While you don’t have to be an animal behavior specialist, it is important to understand herd behavior, overall motivation, response to pressure and noise, and more from the perspective of the cattle. Learn more about Cattle Handling Basics Here.

How Cattle Experience Stress Triggers

Cattle can experience stress just like any other animal. Understanding what can induce stress and how to identify that they are under stress will make it easier for cattle handling on daily management practices.

Fear can come as a result of handling, neglect, restraint, and even shadows. You have to consider how you handle cattle in order to provide a low-stress environment. The “ram and jam” method needs to be eliminated as it is stressful.

Walk your corral in order to identify bolts and protruding nails that can cause injury. Look for corners were cow can be injured. When you make repairs, you provide a safer environment for them – and it can reduce some of the stress.

Heat and cold can also provide too much stress. Avoid placing them in situations where they experience extreme heat or cold and provide solutions.

Introducing probiotics and energy drenches can help alleviate stress so that the cattle sorting is more successful.

Flight Zone

It’s critical to understand both the flight zone and the point of balance when handling cattle without a lot of stress. The flight zone determines how the cattle will move individually as well as a group. As a handler, you have to position yourself closeby but without going into their blind spot. Your goal is to keep the flight zone narrow, which also involves keeping the animals as calm as possible.

Herd Behavior

Herd behavior is more complex than you may give it credit for. A cow will perform three activities in a day: eat, stand to digest, and lie down to rest. This process is simple when you look at a single cow. However, there are group dynamics.

Cows move and eat in herds as a way of protecting themselves from predators. Cows will eat at varying speeds. Slower cows will need to make a choice: continue eating while potentially being left behind or keep up with the herd and go hungry. This is something that needs to be considered because it may require sorting your cattle based on their eating habits in order to maintain a stress-free herd as well as ensure that nutritional needs are being met.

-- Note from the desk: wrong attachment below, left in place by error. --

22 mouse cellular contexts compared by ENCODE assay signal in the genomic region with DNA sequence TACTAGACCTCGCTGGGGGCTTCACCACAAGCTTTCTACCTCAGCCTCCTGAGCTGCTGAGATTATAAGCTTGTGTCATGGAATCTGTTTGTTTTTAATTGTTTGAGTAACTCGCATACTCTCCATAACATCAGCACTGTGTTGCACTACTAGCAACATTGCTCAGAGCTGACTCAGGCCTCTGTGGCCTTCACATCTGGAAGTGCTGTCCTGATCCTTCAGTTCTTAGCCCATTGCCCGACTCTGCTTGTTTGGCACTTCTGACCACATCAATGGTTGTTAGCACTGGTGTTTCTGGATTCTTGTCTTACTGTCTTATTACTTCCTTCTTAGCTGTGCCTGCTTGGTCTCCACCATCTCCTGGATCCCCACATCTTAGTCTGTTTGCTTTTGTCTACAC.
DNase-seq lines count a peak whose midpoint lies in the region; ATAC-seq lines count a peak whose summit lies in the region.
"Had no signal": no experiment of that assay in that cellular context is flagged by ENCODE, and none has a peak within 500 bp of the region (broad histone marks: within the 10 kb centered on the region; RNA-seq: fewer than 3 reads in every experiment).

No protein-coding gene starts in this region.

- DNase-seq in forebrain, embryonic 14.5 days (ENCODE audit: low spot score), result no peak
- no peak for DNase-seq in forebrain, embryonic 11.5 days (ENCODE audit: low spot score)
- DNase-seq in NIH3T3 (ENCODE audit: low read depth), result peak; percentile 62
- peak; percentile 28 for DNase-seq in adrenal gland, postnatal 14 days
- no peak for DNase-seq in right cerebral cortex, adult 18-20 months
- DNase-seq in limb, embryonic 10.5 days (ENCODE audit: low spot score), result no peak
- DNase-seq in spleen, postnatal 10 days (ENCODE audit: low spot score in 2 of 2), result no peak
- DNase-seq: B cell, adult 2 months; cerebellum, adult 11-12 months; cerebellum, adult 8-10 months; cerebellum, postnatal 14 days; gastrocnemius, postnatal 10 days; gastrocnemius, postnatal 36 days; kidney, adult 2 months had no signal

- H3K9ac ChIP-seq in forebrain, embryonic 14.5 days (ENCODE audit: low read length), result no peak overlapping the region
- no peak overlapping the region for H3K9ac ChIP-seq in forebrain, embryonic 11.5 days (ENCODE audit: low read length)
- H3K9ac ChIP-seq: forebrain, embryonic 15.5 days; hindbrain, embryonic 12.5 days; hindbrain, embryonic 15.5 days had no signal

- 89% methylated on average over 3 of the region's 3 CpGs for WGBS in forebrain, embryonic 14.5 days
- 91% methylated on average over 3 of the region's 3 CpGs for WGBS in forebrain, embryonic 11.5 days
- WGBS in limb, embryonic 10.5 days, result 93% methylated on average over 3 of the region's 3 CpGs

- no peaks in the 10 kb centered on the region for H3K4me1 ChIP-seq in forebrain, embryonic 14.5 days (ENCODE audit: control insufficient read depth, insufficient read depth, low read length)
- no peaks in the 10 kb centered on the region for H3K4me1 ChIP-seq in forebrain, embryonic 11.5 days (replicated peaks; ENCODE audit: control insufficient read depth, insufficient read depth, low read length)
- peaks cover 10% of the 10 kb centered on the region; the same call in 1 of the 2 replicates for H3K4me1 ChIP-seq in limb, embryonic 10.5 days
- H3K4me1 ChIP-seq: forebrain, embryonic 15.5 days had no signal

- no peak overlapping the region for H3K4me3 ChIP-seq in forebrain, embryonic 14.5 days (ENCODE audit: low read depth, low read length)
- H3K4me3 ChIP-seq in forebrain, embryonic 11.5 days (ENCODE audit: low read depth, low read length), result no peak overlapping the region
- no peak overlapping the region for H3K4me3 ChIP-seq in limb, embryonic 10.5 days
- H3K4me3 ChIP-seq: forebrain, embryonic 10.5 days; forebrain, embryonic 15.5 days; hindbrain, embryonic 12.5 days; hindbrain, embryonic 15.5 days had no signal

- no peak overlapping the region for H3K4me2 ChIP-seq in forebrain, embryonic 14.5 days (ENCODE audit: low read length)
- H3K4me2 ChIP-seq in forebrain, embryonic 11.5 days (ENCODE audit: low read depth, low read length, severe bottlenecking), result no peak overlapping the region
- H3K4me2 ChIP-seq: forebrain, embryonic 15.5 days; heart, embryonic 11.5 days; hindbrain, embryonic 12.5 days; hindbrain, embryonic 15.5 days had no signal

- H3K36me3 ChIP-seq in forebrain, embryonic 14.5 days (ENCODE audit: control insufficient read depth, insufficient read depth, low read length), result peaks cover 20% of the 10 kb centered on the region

Response to Pressure & Noise

There have been a lot of studies regarding response to noise in cattle. Metal clanging and human shouting can have a behavioral and psychological response in cattle. They may have a higher heart rate as opposed to no sound, which identifies that they do experience stress when there are loud noises.

It’s important to take a look at how you are constantly working with the cows. How are you moving cattle from one place to another? What are you common cattle handling techniques? When answering these questions it is important to understand that shouting can increase the level of fear that cattle experience during sorting and handling.

Whenever there is pressure or noise, cattle will experience stress. It can elevate their cortisol levels, which can also suppress their immune system. This could make your cattle more susceptible to various diseases. It may also reduce their reproduction levels and reduce their ability to gain weight. Inflammatory reactions may occur as well. Your cattle may experience digestive upset, resulting in eating less and even fluctuating pH levels that can result in diarrhea.

Conduct a Behavioral Study

It might also be advantageous for you to have a behavioral study conducted. It’s important to identify psychological makeup, the individual personalities that can influence the herd’s behavior, and more. The environment should be reviewed, too, to learn if there are stressors that you’re not aware of.

Examine your current practices and put yourself in the mentality of the cattle themselves. How would you feel about the way that you are currently sorting cattle? Are you allowed? Abusive? Short-tempered? This can impact how the cattle respond.

You also need to consider sorting the cattle based on how they respond to various stimuli. Some cows may be less likely to experience stress based on the environment. Younger cows may need a little extra care when handling them, which is all the more reason to sort them from the older cows.

By taking the time to learn more about herd behavior and the psychological and physical effects of stress, you can make better decisions for your ranch. You will also be more successful when it comes to sorting and herding your cattle. It will make it easier for you to manage your operations on a day-to-day basis.

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